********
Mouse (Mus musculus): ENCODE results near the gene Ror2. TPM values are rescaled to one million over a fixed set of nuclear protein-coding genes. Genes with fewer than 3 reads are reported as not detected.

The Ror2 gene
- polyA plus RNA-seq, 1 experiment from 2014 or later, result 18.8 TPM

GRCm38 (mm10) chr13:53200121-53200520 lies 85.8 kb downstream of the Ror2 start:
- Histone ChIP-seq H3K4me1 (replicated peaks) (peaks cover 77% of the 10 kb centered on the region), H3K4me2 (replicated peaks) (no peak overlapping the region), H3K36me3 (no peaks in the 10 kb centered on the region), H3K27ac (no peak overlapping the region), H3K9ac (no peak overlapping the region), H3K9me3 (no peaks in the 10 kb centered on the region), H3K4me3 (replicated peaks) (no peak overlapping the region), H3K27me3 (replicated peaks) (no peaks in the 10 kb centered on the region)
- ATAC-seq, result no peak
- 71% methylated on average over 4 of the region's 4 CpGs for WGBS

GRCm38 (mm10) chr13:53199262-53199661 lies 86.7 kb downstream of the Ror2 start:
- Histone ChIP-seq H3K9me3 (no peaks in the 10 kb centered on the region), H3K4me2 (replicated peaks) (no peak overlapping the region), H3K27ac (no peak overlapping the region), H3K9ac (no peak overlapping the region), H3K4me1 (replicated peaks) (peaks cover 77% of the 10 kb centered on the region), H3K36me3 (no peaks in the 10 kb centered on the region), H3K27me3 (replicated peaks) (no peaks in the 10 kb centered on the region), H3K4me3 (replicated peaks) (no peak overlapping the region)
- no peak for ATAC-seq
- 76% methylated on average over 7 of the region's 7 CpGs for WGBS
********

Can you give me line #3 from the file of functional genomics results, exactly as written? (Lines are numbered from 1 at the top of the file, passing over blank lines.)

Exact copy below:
- polyA plus RNA-seq, 1 experiment from 2014 or later, result 18.8 TPM